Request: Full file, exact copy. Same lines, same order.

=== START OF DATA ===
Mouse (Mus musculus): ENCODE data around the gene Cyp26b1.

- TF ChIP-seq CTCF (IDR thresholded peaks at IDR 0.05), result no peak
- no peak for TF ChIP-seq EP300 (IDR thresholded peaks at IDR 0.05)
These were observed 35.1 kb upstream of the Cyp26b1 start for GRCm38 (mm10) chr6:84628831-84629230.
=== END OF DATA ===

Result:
Mouse (Mus musculus): ENCODE data around the gene Cyp26b1.

- TF ChIP-seq CTCF (IDR thresholded peaks at IDR 0.05), result no peak
- no peak for TF ChIP-seq EP300 (IDR thresholded peaks at IDR 0.05)
These were observed 35.1 kb upstream of the Cyp26b1 start for GRCm38 (mm10) chr6:84628831-84629230.